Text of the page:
Armenia’s only two opposition factions with seats in parliament, Prosperous Armenia and Bright Armenia, have said they want to remove Prime Minister Nikol Pashinyan from office. But how would that look in practice?
According to the Armenian constitution, a motion seeking non-confidence in the Prime Minister cannot be held during martial law, which remains in force in Armenia.
In order to rescind the state of martial law, a majority of the total number of members of the Armenian parliament would need to vote in favour. The National Assembly has 132 MPs, meaning they would need the votes of 67 MPs.
After this, a draft decision seeking non-confidence against the prime minister could be brought before parliament with the signatures of at least one-third of the total number of MPs, 44. The MPs would have to submit a new candidate for prime minister simultaneously.
The draft must then be voted on no earlier than 48 hours and no later than 72 hours after it is submitted.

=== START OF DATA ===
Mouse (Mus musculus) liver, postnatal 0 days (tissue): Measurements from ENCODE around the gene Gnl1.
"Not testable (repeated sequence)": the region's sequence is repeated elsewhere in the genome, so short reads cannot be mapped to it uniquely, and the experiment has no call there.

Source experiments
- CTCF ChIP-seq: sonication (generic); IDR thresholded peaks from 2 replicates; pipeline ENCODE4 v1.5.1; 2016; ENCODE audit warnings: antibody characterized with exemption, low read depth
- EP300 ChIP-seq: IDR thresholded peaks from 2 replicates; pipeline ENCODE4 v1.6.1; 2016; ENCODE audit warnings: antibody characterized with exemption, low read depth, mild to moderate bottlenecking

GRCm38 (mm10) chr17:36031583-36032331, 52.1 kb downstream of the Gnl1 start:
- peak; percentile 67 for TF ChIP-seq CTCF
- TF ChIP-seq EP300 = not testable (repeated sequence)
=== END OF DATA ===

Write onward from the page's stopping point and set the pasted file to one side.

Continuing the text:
After this, a majority of the total number of MPs would have to vote in favour of the motion for it to pass.
There are currently only 44 opposition MPs in parliament, 24 from the Prosperous Armenia faction led by Gagik Tsarukyan, 17 from the liberal Bright Armenia faction, and three MPs not in any faction.
The leaders of both the Prosperous Armenia and Bright Armenia parties have said they want to remove Pashinyan from power.
However, Nikol Pashinyan’s My Step faction has 88 MPs, enough to block any no-confidence motion. Only 57 of these, however, are from his own Civil Contract Party. Of the others, four are from the Mission Party, one is from the Powerful Motherland Party, and 26 are independents.
If all opposition MPs agreed to rescind martial law and remove the prime minister, they would need to gain the support of 23 of these in order to succeed.